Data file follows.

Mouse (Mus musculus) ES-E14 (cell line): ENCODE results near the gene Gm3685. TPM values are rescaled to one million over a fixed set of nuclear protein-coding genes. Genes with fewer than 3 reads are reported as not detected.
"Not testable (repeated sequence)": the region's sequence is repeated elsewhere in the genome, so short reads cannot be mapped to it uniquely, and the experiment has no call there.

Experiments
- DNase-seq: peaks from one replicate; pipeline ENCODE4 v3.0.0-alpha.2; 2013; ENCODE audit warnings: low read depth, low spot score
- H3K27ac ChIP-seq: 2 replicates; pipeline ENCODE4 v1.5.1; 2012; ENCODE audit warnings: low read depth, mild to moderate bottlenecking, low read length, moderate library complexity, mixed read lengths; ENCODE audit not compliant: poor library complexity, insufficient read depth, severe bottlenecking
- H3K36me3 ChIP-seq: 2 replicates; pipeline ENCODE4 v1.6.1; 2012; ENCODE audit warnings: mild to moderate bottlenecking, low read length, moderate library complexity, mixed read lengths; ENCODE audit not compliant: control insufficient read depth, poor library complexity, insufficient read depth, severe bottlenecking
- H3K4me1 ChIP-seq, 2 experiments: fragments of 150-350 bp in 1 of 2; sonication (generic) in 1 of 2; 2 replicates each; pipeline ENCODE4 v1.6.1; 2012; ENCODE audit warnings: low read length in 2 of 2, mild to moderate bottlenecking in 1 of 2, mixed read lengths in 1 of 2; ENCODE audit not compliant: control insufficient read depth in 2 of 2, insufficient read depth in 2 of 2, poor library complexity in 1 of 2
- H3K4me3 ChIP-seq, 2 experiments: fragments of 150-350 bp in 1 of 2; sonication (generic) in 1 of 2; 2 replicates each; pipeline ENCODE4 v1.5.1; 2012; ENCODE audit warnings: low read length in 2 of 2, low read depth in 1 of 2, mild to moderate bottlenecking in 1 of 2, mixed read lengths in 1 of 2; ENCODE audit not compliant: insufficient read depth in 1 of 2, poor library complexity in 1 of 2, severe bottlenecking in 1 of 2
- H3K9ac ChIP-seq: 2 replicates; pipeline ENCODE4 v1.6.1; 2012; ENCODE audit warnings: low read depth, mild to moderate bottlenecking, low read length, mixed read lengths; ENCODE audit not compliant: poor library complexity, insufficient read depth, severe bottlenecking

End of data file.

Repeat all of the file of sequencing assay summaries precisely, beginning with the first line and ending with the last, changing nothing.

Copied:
Mouse (Mus musculus) ES-E14 (cell line): ENCODE results near the gene Gm3685. TPM values are rescaled to one million over a fixed set of nuclear protein-coding genes. Genes with fewer than 3 reads are reported as not detected.
"Not testable (repeated sequence)": the region's sequence is repeated elsewhere in the genome, so short reads cannot be mapped to it uniquely, and the experiment has no call there.

Experiments
- DNase-seq: peaks from one replicate; pipeline ENCODE4 v3.0.0-alpha.2; 2013; ENCODE audit warnings: low read depth, low spot score
- H3K27ac ChIP-seq: 2 replicates; pipeline ENCODE4 v1.5.1; 2012; ENCODE audit warnings: low read depth, mild to moderate bottlenecking, low read length, moderate library complexity, mixed read lengths; ENCODE audit not compliant: poor library complexity, insufficient read depth, severe bottlenecking
- H3K36me3 ChIP-seq: 2 replicates; pipeline ENCODE4 v1.6.1; 2012; ENCODE audit warnings: mild to moderate bottlenecking, low read length, moderate library complexity, mixed read lengths; ENCODE audit not compliant: control insufficient read depth, poor library complexity, insufficient read depth, severe bottlenecking
- H3K4me1 ChIP-seq, 2 experiments: fragments of 150-350 bp in 1 of 2; sonication (generic) in 1 of 2; 2 replicates each; pipeline ENCODE4 v1.6.1; 2012; ENCODE audit warnings: low read length in 2 of 2, mild to moderate bottlenecking in 1 of 2, mixed read lengths in 1 of 2; ENCODE audit not compliant: control insufficient read depth in 2 of 2, insufficient read depth in 2 of 2, poor library complexity in 1 of 2
- H3K4me3 ChIP-seq, 2 experiments: fragments of 150-350 bp in 1 of 2; sonication (generic) in 1 of 2; 2 replicates each; pipeline ENCODE4 v1.5.1; 2012; ENCODE audit warnings: low read length in 2 of 2, low read depth in 1 of 2, mild to moderate bottlenecking in 1 of 2, mixed read lengths in 1 of 2; ENCODE audit not compliant: insufficient read depth in 1 of 2, poor library complexity in 1 of 2, severe bottlenecking in 1 of 2
- H3K9ac ChIP-seq: 2 replicates; pipeline ENCODE4 v1.6.1; 2012; ENCODE audit warnings: low read depth, mild to moderate bottlenecking, low read length, mixed read lengths; ENCODE audit not compliant: poor library complexity, insufficient read depth, severe bottlenecking